CHAPTER 2
ATOMIC STRUCTURE AND INTERATOMIC BONDING
PROBLEM SOLUTIONS
2.1 (a) When two or more atoms of an element have different atomic masses, each is termed an isotope. (b) The atomic weights of the elements ordinarily are not integers because:
CHAPTER 4
IMPERFECTIONS IN SOLIDS
PROBLEM SOLUTIONS
4.1 In order to compute the fraction of atom sites that are vacant in lead at 600 K, we must employ Equation (4.1). As stated in the problem, Q = 0.55 eV/atom. Thus, v
Q 0.55 eV / atom = ex
CHAPTER 9
PHASE DIAGRAMS
PROBLEM SOLUTIONS
9.1 Three variables that determine the microstructure of an alloy are 1) the alloying elements present, 2) the concentrations of these alloying elements, and 3) the heat treatment of the alloy.
9.2 In or
CHAPTER 11
APPLICATIONS AND PROCESSING OF METAL ALLOYS
PROBLEM SOLUTIONS
11.1 This question asks that we list four classifications of steels, and, for each, to describe properties and cite typical applications. Low-Carbon Steels Properties: nonres
CHAPTER 16
COMPOSITES
PROBLEM SOLUTIONS
16.1
The major difference in strengthening mechanism between large-particle and dispersionstrengthened particle-reinforced composites is that for large-particle the particle-matrix interactions are not trea
CHAPTER 18
ELECTRICAL PROPERTIES
PROBLEM SOLUTIONS
18.1 This problem calls for us to compute the electrical conductivity and resistance of a silicon specimen. (a) We use Equations (18.3) and (18.4) for the conductivity, as
= 1 Il = = VA Il d V
CHAPTER 6 MECHANICAL PROPERTIES OF METALS
PROBLEM SOLUTIONS
6.1
This problem asks that we derive Equations (6.4a) and (6.4b), using mechanics of materials principles. In Figure (a) below is shown a block element of material of cross-sectional area
CHAPTER 13
APPLICATIONS AND PROCESSING OF CERAMICS
PROBLEM SOLUTIONS
13.1 The two desirable characteristics of glasses are optical transparency and ease of fabrication.
13.2 (a) Devitrification is the process whereby a glass material is caused to
CHAPTER 20
MAGNETIC PROPERTIES
PROBLEM SOLUTIONS
20.1 (a) We may calculate the magnetic field strength generated by this coil using Equation (20.1) as
NI l
H =
=
(200 turns)(10 A) = 10,000 A - turns/m 0.2 m
(b) In a vacuum, the flux density is
CHAPTER 8
FAILURE
PROBLEM SOLUTIONS
8.1 Several situations in which the possibility of failure is part of the design of a component or product are as follows: (1) the pull tab on the top of aluminum beverage cans; (2) aluminum utility/light poles
CHAPTER 15 CHARACTERISTICS, APPLICATIONS, AND PROCESSING OF POLYMERS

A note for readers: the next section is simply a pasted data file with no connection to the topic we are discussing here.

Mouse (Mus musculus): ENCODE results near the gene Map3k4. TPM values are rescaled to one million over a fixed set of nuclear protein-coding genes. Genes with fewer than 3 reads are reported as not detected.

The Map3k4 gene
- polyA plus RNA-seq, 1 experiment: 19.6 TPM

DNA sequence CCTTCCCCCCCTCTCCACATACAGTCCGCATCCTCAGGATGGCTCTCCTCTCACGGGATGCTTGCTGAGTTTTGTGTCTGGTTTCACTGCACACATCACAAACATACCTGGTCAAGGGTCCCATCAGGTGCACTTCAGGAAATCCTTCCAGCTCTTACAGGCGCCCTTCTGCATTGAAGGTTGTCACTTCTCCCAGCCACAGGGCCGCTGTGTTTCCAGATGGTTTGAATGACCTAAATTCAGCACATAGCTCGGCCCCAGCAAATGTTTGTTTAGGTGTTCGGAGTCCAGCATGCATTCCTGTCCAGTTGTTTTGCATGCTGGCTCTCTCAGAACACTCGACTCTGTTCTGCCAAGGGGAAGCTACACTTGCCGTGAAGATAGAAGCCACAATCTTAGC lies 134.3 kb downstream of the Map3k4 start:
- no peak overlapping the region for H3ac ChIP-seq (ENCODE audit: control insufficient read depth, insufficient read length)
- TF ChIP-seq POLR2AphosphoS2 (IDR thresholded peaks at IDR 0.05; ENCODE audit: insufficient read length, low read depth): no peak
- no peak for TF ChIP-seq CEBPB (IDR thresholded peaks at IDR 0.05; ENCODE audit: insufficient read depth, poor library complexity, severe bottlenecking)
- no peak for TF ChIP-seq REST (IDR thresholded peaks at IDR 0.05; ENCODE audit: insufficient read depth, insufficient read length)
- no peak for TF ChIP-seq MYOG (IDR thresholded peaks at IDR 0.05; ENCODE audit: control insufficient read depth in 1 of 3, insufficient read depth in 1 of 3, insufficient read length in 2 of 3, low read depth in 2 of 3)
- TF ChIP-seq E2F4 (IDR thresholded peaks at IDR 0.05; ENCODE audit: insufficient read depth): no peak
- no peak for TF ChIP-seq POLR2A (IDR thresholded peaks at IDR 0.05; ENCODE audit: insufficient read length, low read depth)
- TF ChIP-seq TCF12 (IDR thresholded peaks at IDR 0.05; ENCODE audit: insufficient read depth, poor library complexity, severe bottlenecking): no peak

PROBLEM SOLUTIONS
15.1 From Figure 15.3, the elastic modulus is the slope in the elastic linear region of the 20C curve, which is
(stress) 30 MPa - 0 MPa = = 3.3 GPa (strain) 9 x
CHAPTER 22
ECONOMIC, ENVIRONMENTAL, AND SOCIETAL ISSUES IN MATERIALS SCIENCE AND ENGINEERING
PROBLEM SOLUTION
22.D1W The three materials that are used for beverage containers are glass, aluminum, and the polymer polyethylene terephthalate (designa
CHAPTER 3
THE STRUCTURE OF CRYSTALLINE SOLIDS PROBLEM SOLUTIONS 3.1 Atomic structure relates to the number of protons and neutrons in the nucleus of an atom, as well as the number and probability distributions of the constituent electrons. On the ot
CHAPTER 5
DIFFUSION
PROBLEM SOLUTIONS
5.1 Self-diffusion is atomic migration in pure metals-i.e., when all atoms exchanging positions are of the same type. Interdiffusion is diffusion of atoms of one metal into another metal.
5.2 Self-diffusion m
CHAPTER 7
DISLOCATIONS AND STRENGTHENING MECHANISMS
PROBLEM SOLUTIONS
7.1 The dislocation density is just the total dislocation length per unit volume of material (in this case per 3 5 -2 cubic millimeters). Thus, the total length in 1000 mm of ma
CHAPTER 10
PHASE TRANSFORMATIONS IN METALS
PROBLEM SOLUTIONS
10.1 The two stages involved in the formation of particles of a new phase are nucleation and growth. The nucleation process involves the formation of normally very small particles of the
CHAPTER 12
STRUCTURES AND PROPERTIES OF CERAMICS
PROBLEM SOLUTIONS
12.1
The two characteristics of component ions that determine the crystal structure are:
1) the
magnitude of the electrical charge on each ion; and 2) the relative sizes of the
CHAPTER 14
POLYMER STRUCTURES
PROBLEM SOLUTIONS
14.1
Polymorphism is when two or more crystal structures are possible for a material of given composition. Isomerism is when two or more polymer molecules or mer units have the same composition, but
CHAPTER 17
CORROSION AND DEGRADATION OF MATERIALS
PROBLEM SOLUTIONS
17.1 (a) Oxidation is the process by which an atom gives up an electron (or electrons) to become a cation. Reduction is the process by which an atom acquires an extra electron (or
CHAPTER 19
THERMAL PROPERTIES
PROBLEM SOLUTIONS
19.1 The energy, E, required to raise the temperature of a given mass of material, m, is the product of the specific heat, the mass of material, and the temperature change, T, as
E = cpm(T)
The T is
CHAPTER 21
OPTICAL PROPERTIES
PROBLEM SOLUTIONS
21.1 Similarities between photons and phonons are: 1) Both may be described as being wave-like in nature. 2) The energy for both is quantized. Differences between photons and phonons are: 1) Phonons